President Obama, the Consumer Financial Protection Agency, and Consumer Choice
My colleague Todd Zywicki and I have a piece out in Lombard Street today on the proposed new Consumer Financial Protection Agency. The issue has a number of contributions from proponents and critics of the new agency. The piece is well timed, with President Obama making the case for the CFPA in his Wall Street speech and specifically linking failures of consumer protection with the financial crisis:
First, we’re proposing new rules to protect consumers and a new Consumer Financial Protection Agency to enforce those rules. This crisis was not just the result of decisions made by the mightiest of financial firms. It was also the result of decisions made by ordinary Americans to open credit cards and take on mortgages. And while there were many who took out loans they knew they couldn’t afford, there were also millions of Americans who signed contracts they didn’t fully understand offered by lenders who didn’t always tell the truth.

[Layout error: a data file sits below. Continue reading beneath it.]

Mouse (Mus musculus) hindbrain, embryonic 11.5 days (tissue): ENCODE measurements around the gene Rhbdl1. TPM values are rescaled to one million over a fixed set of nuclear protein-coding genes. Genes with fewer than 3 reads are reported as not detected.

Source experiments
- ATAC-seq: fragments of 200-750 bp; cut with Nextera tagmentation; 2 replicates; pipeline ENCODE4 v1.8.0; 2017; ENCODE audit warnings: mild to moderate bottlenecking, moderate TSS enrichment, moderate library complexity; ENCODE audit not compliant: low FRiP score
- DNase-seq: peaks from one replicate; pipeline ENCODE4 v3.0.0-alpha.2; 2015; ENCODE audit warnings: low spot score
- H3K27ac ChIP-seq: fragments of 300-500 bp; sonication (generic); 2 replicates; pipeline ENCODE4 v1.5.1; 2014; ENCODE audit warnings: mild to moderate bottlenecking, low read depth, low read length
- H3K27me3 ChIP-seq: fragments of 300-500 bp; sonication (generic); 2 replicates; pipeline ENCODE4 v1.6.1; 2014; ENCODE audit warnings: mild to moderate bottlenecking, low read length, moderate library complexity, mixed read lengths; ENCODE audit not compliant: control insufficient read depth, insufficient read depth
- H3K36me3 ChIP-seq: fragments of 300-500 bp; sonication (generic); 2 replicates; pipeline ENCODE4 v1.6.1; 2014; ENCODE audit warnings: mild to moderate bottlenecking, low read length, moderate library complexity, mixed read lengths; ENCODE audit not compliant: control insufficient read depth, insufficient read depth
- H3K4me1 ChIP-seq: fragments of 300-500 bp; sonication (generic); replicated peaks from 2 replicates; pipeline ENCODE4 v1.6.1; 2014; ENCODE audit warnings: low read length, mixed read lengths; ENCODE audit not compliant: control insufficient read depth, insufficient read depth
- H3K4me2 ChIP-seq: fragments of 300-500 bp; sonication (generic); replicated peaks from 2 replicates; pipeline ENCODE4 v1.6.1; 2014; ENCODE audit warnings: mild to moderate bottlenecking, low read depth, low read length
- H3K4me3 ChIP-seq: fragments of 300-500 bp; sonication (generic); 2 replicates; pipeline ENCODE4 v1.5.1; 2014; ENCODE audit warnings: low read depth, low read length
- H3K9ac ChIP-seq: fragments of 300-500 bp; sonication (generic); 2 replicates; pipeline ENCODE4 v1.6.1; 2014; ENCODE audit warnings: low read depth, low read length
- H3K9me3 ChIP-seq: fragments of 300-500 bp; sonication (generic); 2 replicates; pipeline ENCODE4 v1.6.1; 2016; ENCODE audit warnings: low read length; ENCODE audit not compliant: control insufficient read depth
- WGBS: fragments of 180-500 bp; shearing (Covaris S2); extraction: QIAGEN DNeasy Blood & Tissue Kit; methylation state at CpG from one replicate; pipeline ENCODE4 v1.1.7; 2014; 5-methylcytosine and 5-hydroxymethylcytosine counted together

CFPA proponents, and now President Obama, have made this claim repeatedly in defending the CFPA. But to my knowledge, there is no empirical evidence to demonstrate that consumer mistakes in lending markets played a substantial role in causing the financial crisis. Zywicki and I expand on this point in the short article.
President Obama goes on to explain the claimed benefits of the new agency:
This is in part because there is no single agency charged with making sure it doesn’t happen. That is what we’ll change. The Consumer Financial Protection Agency will have the power to ensure that consumers get information that is clear and concise, and to prevent the worst kinds of abuses. Consumers shouldn’t have to worry about loan contracts designed to be unintelligible, hidden fees attached to their mortgages, and financial penalties – whether through a credit card or debit card – that appear without warning on their statements. And responsible lenders, including community banks, doing the right thing shouldn’t have to worry about ruinous competition from unregulated competitors.